AM: Administrator Marion Blakey has proclaimed the goal of assuring FAA’s global leadership in air safety initiatives. Do you plan to be pro-active in advocating FAA solutions?

Chew: We’re very active in providing technical assistance to foreign civil aviation authorities to help enhance safety and meet international standards. We’re currently assisting Caribbean and South American countries with the implementation of RVSM. We’re optimistic that the region will implement RVSM in harmony with the U.S. in January 2005.

We’re an active participant in ICAO; for example, we’ve been one of the leading contributors to the ICAO panel charged with developing worldwide GNSS standards. And in ATM (air traffic management) operations we’re leading the way in the runway safety area, and we’ve shared our expertise with others around the world. In addition, we’re planning to initiate exchange programs with several of our sister air navigation service providers to share our operational expertise and gain insight into their business practices.

AM: What is the status of the Free Flight program?

Chew: The Free Flight program office was disestablished as part of the FAA’s Air Traffic Organization stand-up. The projects formerly known as Free Flight were moved in February to the ATO’s En Route/Oceanic Services Unit and its Systems Operations Service. By the time the Free Flight Office was disestablished, the net impact of the reduction from all sources to Free Flight was the delay of the last user request evaluation tool (URET) deployments, from the end of FY2005 to the middle of FY2006. All enhancements to URET are to be in place by the end of FY06. In addition, the TMA (traffic management advisor) deployments and enhancements are to be completed by December 2006 and CDM (collaborative decision-making) is to deliver its semiannual enhancements on time. Of course, these future events assume that all funding is provided in accordance with the FY2005 president’s budget request and the pending FY2006 funding requests.

The FAA has slowed or put on hold modernization efforts that are linked to avionics changes on the flight deck — LAAS, CPDLC, NEXCOM (next generation air/ground communications). That’s because these efforts are highly dependent on high levels of equipage to achieve customer benefits. When the benefits are overwhelming, such as with RVSM, a rule can be made and implementation dates set.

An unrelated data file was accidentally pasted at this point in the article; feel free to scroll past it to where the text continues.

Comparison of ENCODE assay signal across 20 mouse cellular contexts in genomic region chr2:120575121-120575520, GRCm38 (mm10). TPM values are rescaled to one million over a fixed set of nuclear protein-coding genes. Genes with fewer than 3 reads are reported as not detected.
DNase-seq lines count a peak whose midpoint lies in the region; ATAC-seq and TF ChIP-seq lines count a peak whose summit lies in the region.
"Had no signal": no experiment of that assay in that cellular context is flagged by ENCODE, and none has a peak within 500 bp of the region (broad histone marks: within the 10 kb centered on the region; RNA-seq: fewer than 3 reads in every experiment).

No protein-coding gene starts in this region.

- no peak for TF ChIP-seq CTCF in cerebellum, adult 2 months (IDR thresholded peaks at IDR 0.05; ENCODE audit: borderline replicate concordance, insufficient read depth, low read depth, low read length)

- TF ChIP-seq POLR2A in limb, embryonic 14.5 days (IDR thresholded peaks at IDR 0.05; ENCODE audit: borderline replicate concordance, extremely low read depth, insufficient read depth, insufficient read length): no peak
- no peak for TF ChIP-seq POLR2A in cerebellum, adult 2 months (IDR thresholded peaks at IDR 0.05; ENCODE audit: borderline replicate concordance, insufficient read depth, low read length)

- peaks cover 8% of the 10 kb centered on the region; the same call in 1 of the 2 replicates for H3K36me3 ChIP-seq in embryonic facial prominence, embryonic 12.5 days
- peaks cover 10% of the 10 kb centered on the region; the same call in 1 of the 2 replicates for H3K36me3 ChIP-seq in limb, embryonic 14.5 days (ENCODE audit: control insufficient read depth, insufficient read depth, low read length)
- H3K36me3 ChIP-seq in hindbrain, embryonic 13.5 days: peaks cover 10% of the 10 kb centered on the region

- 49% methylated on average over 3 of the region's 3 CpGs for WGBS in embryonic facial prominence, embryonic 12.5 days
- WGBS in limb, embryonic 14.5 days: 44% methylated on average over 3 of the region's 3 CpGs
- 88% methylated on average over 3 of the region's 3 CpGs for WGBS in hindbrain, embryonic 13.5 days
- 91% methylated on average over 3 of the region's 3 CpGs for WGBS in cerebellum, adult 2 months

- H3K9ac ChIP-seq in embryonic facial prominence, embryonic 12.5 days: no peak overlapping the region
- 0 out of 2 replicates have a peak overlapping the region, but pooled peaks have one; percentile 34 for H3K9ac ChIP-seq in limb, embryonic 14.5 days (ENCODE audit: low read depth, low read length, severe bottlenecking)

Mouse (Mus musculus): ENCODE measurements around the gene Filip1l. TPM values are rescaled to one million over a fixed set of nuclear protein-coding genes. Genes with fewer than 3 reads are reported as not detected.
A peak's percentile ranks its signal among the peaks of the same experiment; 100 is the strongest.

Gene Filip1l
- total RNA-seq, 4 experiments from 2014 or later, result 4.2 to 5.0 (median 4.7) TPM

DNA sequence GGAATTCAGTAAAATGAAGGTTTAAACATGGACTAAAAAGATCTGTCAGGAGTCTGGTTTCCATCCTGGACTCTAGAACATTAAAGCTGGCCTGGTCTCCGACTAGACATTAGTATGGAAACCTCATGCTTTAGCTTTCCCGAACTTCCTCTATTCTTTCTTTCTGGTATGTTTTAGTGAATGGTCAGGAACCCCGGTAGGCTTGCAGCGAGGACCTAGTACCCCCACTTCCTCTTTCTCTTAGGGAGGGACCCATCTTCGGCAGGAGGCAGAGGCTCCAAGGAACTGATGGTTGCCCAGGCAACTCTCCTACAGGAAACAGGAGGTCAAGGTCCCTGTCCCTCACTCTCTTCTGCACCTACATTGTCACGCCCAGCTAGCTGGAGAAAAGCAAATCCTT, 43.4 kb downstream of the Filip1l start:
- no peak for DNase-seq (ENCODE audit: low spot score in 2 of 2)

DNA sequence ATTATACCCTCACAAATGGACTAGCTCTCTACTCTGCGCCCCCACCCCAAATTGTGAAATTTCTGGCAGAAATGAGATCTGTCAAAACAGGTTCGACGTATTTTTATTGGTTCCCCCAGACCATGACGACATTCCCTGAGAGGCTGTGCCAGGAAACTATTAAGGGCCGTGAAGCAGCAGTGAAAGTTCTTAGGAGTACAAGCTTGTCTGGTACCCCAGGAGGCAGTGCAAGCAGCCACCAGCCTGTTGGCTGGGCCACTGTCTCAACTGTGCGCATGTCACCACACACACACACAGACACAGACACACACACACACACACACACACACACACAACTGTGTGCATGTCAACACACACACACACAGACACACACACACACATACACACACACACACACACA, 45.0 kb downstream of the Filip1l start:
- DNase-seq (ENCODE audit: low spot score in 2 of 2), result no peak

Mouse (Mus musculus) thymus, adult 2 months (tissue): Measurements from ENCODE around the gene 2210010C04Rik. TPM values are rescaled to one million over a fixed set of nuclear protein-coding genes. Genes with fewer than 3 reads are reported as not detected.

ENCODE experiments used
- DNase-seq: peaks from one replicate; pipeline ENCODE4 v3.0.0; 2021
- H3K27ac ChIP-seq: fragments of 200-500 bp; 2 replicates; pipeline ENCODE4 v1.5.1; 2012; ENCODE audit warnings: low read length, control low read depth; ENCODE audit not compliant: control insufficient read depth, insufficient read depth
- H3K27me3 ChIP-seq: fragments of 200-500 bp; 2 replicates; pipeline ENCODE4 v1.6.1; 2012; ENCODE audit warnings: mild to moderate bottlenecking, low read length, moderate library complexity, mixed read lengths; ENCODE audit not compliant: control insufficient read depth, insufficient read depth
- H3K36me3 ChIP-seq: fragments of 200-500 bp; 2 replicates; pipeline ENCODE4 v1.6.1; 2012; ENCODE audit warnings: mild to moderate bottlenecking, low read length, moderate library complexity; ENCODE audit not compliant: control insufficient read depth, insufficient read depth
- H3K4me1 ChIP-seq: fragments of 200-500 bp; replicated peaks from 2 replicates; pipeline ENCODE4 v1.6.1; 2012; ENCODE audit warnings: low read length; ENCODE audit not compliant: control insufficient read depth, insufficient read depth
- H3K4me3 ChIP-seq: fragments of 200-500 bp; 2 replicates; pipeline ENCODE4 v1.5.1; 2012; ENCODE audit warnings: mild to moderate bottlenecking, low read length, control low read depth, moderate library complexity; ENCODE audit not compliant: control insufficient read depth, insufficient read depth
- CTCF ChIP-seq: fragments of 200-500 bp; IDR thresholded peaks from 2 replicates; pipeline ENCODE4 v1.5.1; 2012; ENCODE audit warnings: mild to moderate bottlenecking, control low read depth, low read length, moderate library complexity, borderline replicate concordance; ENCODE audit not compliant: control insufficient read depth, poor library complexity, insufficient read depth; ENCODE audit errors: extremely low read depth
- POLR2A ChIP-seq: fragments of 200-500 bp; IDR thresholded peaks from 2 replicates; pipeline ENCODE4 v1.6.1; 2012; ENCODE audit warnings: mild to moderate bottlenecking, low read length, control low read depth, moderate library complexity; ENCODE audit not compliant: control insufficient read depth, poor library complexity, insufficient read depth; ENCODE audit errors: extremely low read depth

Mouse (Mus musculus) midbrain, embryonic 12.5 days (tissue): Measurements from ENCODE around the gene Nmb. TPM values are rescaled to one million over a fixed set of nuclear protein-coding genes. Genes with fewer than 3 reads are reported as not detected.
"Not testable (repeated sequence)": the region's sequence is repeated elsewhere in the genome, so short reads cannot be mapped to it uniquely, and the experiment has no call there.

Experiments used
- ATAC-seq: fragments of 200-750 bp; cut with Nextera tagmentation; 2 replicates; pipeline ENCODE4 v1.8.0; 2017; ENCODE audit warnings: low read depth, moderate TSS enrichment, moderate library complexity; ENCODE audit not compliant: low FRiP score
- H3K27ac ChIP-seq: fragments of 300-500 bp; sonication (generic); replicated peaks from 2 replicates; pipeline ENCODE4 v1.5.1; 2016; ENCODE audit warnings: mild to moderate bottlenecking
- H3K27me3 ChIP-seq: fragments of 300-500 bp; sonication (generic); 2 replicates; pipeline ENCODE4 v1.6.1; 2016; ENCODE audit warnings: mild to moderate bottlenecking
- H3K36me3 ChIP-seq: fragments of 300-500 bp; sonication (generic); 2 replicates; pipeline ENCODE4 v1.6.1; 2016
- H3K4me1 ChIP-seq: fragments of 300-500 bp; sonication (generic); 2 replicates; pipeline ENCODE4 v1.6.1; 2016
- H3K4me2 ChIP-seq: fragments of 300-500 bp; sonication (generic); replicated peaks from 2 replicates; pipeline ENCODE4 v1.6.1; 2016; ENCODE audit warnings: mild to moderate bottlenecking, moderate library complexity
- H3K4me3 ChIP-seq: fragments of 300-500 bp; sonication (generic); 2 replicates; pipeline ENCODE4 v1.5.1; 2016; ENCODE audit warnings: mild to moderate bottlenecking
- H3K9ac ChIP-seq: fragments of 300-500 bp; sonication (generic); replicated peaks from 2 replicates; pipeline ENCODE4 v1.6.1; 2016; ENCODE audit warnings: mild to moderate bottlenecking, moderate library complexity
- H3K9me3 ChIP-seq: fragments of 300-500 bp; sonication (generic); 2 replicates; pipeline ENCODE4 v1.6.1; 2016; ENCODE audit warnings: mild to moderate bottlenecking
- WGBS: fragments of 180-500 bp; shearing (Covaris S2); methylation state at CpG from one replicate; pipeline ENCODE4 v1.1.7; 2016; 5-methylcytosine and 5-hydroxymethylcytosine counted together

AM: So modernization hinges a lot on the health of the air transport industry?

Chew: When modernization of the NAS depends on voluntary equipage by the airlines, the economy plays a huge role. Since investments that include voluntary equipage are more uncertain, FAA continuously works with the aviation community through its federal advisory committees — in particular RTCA — to coordinate FAA and community investments and to identify early applications and target locations for which the benefit is overwhelming and investment is clear.

We know there’s a risk of slowing modernization by linking it to reciprocal modernization by the airlines. But there’s a greater risk to the FAA’s efforts to become cost-effective and performance-based by not doing so. Capital investments that do not improve operational efficiency because the airlines don’t equip increase the FAA’s costs without improving performance.

AM: Have economic conditions impacted the Operational Evolution Plan (OEP)?

Chew: The OEP’s strength is its ability to gain consensus from both industry and government on a course of action, to secure firm commitments from all the major stakeholders. These commitments require long-range and interdependent financial investments by airports, airlines and the federal government. And these investments can only be made responsibly within the context of the forecasted funding profile.

The solutions within the OEP are funded through individual program offices, not the OEP office. The plan provides a forum in which the effect of changes in the operating environment — financially driven or otherwise — can be explored. It also is where we can evaluate the effects of changes toward the OEP’s desired outcome: an increased capacity of the NAS by 28 percent over the next 10 years.